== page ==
Artist Caetlynn Booth makes high chroma paintings full of patterns, reflections and hard edges. Her work "takes as its starting point an element of figurative imagery, such as grasses reflected in the swamp, or the silhouette of a swimmer," and develops this into a symbolic language of post-minimal landscape abstraction.Read More
New York artist Chason Matthams is a painter of our times, making work referencing memes, digital interfaces, net art, and generations of art history. In his latest show at Thierry Goldberg, he "has cast a wide net, reeling in images from all over the digital spectrum, their forced juxtapositions leading to pointed and humorous commentary."Read More
E.E. Ikeler makes work that uses painting as a technology to develop a particular type of knowledge. The paintings— gridded, patterned, textual, and textural compositions— demonstrate the plasticity inherent to both abstraction and language.Read More
The simplicity of Linda Stark's paintings belie their meticulous construction. Using tiny brushes, she builds layers of oil paint into graphical images rich with ridged patterns, textures, and sculptural effects. Although her paintings are sometimes laced with humor, any irony quickly yields to their earnest, almost obsessive, construction.Read More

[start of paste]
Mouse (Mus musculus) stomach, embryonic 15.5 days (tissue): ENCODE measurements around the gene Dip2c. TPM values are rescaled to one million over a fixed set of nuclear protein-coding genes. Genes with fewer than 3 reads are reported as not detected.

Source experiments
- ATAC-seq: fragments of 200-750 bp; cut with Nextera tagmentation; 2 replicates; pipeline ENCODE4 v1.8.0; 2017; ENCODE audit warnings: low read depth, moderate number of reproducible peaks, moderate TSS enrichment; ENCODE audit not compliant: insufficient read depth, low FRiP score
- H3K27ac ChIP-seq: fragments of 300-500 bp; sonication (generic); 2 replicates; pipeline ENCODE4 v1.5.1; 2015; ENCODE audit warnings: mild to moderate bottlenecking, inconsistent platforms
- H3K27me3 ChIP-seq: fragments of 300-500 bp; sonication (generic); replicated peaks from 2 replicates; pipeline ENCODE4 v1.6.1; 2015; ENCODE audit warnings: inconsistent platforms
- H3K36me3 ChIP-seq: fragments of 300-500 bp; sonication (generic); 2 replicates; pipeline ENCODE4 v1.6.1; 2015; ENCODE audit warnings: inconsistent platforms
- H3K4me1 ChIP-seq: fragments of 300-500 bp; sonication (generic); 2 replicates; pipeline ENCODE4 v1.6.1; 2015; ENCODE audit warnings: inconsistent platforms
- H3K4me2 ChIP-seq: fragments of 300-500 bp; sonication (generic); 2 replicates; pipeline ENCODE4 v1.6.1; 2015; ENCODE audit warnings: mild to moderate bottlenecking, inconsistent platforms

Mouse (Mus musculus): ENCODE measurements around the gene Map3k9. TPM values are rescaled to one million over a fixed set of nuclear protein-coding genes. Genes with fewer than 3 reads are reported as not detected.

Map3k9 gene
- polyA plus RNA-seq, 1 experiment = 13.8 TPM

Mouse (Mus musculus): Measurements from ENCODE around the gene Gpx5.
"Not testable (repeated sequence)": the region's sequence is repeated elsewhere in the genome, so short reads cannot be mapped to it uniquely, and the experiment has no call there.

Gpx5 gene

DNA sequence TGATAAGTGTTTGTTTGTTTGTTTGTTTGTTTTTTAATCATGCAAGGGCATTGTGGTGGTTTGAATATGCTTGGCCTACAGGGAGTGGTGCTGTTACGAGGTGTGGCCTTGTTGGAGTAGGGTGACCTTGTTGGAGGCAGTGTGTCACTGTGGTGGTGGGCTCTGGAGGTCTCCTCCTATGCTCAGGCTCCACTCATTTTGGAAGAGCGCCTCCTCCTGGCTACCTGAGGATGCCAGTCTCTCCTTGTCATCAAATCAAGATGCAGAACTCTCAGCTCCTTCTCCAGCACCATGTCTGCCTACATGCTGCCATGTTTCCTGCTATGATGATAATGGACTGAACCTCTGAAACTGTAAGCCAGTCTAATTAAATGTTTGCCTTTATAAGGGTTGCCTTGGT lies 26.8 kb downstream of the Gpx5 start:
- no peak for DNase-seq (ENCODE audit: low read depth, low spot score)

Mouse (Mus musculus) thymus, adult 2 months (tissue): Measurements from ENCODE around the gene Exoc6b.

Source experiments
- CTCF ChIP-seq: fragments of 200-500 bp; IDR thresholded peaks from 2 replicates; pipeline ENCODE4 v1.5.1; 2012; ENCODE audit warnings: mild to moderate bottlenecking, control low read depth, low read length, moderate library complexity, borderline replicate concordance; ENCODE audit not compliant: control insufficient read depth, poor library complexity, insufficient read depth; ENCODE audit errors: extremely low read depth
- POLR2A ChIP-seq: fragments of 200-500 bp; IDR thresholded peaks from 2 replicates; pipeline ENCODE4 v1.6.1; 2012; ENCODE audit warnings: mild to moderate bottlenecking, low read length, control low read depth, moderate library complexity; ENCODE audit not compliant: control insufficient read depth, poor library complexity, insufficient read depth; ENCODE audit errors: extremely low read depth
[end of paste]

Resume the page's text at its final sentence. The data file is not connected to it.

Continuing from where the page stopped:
Calvin Ross Carl works at the intersection of legibility and illegibility. His paintings feature thick ropes of paint methodically built into graphically flat images of words or simple icons.Read More
Hello, dear readers! Kevin here. Today I am announcing, between sips of a damn fine bloody mary, the humble beginning of a year-long blogging project devoted to contemporary painters. Every Monday morning of 2019 I will feature a new artist— specifically someone exercising careful judgement or observation in ways that are of decisive importance to painting. Someone who has developed a voice, carved out a corner, imagined a vision, or otherwise set themselves apart from the myriad painters painting today.
As a painter I am constantly amazed by where the medium is being pushed and pulled. I’ve got a handful of folks in mind for the blog but I’d love to hear from my readers. Painting in 2019 is more multiplicitous than ever. Do you have a favorite living painter? Who do you think is challenging the limits of painting? Who is using painting to as a medium to challenge injustice? Whose artistic voices should be amplified? Comment below!